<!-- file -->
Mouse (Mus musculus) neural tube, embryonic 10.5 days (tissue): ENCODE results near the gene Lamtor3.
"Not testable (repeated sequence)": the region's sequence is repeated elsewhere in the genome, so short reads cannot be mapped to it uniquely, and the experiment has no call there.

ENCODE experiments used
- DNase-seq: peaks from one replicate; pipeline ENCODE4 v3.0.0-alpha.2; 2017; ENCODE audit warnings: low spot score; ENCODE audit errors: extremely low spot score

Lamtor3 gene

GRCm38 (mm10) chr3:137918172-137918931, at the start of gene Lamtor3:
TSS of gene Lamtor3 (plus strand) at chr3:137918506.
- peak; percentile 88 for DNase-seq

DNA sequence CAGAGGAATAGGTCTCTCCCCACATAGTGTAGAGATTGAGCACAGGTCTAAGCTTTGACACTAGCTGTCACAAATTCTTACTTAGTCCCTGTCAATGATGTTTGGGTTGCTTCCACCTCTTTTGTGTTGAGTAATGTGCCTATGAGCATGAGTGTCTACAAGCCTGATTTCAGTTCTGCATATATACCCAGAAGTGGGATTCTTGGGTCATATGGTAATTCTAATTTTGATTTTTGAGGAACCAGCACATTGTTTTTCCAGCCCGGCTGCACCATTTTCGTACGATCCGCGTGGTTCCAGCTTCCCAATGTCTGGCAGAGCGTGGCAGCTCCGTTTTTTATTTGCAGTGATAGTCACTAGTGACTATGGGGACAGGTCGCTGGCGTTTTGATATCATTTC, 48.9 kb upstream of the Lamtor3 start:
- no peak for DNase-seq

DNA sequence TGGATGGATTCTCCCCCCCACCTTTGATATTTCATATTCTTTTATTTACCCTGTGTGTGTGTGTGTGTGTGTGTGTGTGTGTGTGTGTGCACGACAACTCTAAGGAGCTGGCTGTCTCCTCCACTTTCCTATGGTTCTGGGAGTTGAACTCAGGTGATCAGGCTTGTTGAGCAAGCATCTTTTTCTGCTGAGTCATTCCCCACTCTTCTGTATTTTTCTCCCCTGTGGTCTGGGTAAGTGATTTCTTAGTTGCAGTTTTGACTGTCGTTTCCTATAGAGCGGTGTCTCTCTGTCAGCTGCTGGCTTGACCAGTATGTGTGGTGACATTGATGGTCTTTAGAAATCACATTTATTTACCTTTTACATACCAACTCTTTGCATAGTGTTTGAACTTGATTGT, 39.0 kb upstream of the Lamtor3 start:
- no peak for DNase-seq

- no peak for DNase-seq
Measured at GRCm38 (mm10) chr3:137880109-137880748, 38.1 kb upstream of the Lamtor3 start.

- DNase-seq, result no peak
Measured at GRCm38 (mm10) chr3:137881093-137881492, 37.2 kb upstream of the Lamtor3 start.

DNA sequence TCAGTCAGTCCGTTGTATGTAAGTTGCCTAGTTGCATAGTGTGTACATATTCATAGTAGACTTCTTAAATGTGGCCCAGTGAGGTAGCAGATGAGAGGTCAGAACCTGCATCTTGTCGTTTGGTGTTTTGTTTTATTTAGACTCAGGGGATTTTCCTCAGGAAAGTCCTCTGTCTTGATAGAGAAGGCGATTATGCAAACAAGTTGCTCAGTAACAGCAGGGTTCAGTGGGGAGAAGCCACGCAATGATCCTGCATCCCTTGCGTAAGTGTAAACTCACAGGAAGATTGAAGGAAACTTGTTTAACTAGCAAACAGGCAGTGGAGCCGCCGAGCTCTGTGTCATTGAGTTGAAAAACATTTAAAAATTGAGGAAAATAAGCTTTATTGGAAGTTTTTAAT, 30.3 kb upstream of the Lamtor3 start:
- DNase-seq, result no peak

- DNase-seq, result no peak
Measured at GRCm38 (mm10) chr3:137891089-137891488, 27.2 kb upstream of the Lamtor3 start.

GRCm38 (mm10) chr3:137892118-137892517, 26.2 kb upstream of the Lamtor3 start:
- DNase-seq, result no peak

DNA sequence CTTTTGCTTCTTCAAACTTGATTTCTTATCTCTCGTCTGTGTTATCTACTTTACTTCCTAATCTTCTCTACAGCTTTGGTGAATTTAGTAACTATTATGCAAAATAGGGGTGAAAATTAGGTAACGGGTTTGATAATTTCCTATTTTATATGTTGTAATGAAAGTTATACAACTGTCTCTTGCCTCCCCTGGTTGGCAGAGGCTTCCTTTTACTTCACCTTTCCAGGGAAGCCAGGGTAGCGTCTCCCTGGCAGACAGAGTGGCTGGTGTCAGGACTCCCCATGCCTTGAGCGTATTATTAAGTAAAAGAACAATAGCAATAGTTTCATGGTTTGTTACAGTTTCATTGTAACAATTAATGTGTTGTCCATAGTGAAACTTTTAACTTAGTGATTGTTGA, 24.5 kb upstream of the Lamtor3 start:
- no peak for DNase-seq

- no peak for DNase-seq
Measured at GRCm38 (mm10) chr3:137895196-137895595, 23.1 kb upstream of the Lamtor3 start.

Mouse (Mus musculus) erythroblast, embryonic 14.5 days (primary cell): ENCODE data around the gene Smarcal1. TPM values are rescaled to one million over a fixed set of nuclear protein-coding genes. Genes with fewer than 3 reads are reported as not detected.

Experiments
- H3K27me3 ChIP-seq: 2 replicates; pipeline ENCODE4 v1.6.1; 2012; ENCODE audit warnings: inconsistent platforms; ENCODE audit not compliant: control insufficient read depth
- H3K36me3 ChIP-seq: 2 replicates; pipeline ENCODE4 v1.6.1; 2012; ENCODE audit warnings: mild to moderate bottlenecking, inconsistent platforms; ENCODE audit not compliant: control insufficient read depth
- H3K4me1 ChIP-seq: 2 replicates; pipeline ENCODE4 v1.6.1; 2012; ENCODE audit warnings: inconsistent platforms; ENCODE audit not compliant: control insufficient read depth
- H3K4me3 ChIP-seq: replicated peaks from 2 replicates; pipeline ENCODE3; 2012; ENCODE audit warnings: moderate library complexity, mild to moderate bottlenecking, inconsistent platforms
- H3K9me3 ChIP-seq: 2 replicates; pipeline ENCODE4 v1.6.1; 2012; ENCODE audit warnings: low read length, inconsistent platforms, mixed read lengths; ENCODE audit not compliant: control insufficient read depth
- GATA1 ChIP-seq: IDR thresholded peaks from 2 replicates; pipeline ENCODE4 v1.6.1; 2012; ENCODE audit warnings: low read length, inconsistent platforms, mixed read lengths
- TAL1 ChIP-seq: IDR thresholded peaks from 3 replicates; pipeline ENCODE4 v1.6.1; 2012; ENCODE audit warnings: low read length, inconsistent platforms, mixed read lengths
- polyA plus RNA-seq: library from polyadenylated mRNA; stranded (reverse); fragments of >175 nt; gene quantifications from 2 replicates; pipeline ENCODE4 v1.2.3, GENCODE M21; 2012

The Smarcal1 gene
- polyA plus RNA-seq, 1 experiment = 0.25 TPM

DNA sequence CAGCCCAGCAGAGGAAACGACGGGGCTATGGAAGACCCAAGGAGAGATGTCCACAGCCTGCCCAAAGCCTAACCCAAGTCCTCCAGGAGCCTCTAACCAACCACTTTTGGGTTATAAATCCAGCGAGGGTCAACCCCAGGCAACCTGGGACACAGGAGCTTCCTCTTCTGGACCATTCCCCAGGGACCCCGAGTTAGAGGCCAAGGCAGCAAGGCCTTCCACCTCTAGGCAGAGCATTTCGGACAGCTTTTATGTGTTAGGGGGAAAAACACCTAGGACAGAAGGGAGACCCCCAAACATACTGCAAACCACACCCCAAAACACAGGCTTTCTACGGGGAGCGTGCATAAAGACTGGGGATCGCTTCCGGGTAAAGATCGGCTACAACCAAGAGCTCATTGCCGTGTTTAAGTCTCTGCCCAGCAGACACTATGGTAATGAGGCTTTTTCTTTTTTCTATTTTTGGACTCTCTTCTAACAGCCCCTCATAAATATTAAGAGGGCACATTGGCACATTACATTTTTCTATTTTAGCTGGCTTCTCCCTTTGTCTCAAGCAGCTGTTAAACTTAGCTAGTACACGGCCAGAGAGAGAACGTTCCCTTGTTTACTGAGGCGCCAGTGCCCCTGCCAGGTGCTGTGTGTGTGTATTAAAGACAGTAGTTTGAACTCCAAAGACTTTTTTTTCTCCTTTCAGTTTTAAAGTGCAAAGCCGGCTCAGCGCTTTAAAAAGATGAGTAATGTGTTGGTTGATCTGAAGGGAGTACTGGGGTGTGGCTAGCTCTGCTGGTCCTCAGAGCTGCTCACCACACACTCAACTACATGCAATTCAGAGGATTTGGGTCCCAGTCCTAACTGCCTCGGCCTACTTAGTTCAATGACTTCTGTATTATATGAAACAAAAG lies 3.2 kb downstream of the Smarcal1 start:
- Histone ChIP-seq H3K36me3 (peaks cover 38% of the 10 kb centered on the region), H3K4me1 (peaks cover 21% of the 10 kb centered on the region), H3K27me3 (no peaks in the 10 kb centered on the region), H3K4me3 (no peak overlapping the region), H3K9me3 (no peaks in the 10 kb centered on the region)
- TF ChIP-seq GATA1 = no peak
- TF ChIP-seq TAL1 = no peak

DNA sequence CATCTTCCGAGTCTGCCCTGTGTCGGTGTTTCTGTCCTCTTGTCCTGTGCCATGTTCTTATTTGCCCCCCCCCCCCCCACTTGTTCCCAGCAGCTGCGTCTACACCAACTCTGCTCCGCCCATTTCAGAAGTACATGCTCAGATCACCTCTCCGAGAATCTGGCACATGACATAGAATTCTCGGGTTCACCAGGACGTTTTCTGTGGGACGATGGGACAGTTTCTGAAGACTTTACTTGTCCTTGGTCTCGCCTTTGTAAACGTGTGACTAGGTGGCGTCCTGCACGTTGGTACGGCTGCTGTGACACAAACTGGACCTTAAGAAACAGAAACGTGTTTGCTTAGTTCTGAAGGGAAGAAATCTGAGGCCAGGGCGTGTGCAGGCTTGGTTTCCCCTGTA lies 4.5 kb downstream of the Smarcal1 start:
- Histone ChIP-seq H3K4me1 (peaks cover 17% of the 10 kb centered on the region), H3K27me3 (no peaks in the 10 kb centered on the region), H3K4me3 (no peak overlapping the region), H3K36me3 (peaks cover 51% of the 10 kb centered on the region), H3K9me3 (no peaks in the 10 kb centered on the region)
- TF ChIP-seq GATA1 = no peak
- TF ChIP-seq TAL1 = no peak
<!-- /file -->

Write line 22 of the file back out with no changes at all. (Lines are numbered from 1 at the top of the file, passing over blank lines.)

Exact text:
- DNase-seq, result no peak